The only way to gain a real understanding of Africa’s business environment is to participate in an active and committed fashion, says Stephen Jennings, CEO of emerging markets investment bank Renaissance Capital.
“Watching and trying to learn from the sidelines is, in my opinion, basically a waste of time. Active participants will be the first to understand which countries, sectors and businesses provide the best opportunities. More importantly, they will have the skills, credibility and relationships to do something about it,” said Jennings during a conference in Lagos last week.
He explained that Africa should not be viewed as a homogenous territory. “Useful parallels can be drawn between Africa and Asia. We tend to talk about Asian growth as a collective concept, as if growth had been uniform across the continent in a steady process of improvement. This is, of course, misleading. Different countries have enjoyed radically different growth paths at different times. Africa is just as much a geographic term as Asia. Loose talk about a great African revival risks confusing geography with economics.”
Jennings said that it is difficult to predict which countries on the continent will be the most successful and where the best business opportunities will be. “I certainly don’t think that conformity with simplistic Western notions of good institutions has very much predictive relevance at all. What will stop Ghana from being another Philippines? Who would have expected the economic renaissance underway in Rwanda? Where will Angola really end up on the quality of governance continuum between Venezuela and China?”
He is, however, very positive about Nigeria’s potential. “Nigeria arguably has incredible attributes for emerging market investment banking and consumer finance. It is very big, fast growing and uncompetitive. It will have deep pools of domestic liquidity and the barriers to international players are high. Sounds like – well Brazil and Russia not so long ago; probably the two best emerging markets in the world for domestic investment banks. Accordingly we have made a big investment in and commitment to our investment banking hub in Lagos and are keen to roll out our consumer finance expertise.”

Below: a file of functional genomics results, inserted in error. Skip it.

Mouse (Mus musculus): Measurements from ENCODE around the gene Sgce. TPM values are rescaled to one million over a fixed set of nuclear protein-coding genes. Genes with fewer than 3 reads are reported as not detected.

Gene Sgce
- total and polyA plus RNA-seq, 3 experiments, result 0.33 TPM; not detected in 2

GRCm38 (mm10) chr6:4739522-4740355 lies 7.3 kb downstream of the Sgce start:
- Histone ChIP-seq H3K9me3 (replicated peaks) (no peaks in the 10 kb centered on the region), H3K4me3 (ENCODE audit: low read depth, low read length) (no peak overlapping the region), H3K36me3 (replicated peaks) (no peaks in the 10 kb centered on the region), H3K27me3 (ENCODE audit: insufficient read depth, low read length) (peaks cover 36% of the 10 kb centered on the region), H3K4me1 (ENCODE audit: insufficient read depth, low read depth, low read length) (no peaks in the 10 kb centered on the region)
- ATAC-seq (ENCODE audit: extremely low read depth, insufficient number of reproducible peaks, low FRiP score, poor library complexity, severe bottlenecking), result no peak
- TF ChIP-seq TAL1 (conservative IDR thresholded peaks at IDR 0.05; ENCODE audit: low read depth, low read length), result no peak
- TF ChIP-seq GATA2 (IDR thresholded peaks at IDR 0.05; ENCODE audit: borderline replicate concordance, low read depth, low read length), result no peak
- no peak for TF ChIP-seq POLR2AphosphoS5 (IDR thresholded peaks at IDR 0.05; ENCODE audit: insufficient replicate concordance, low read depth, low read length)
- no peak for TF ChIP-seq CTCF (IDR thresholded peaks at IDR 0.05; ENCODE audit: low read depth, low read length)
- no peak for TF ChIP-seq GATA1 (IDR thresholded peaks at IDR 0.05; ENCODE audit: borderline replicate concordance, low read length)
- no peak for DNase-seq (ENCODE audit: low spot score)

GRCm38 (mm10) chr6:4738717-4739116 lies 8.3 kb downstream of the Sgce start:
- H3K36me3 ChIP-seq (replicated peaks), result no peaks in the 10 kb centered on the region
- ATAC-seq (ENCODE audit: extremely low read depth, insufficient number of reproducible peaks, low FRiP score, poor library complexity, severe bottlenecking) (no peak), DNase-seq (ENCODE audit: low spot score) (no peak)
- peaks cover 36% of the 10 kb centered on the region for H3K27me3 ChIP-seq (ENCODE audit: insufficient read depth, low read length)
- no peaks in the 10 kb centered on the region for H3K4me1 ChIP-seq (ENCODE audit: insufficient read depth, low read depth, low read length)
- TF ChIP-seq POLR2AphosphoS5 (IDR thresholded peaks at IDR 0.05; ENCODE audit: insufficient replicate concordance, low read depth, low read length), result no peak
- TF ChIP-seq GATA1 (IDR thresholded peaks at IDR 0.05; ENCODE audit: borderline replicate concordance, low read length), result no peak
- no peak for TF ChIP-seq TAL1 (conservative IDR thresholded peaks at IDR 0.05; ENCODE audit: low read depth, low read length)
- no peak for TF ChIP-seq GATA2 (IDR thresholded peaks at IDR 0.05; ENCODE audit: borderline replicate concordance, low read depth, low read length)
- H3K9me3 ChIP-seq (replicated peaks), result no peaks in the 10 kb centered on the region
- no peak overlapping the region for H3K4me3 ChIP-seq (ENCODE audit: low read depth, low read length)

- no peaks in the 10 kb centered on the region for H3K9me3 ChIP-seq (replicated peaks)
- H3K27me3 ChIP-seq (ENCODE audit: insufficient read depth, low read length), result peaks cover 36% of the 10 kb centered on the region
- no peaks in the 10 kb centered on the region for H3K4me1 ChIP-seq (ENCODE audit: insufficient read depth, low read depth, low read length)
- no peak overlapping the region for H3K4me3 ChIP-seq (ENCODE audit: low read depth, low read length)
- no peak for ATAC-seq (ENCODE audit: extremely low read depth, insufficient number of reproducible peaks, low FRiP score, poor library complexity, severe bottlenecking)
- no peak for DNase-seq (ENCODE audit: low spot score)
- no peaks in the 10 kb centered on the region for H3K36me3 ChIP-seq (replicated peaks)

With a population of 155 million, Nigeria presents opportunities in the areas of consumer goods, real estate, construction and services. According to Jennings, the manufacturing of fast-moving consumer goods to supply the large local market is likely to become very lucrative once Nigeria manages to improve electricity generation. Many local manufacturers are struggling because the country’s poor power supply forces them to run their operations on expensive generators.
“Strong economic growth is creating jobs and supporting the emergence of a middle class with higher disposable income, which is demanding better housing. On the back of this, Nigeria’s small mortgage [industry] is growing, which is positive for the financial services sector. The construction industry will benefit from this growing demand for real estate, and is expected to get further support from infrastructure development,” Jennings added.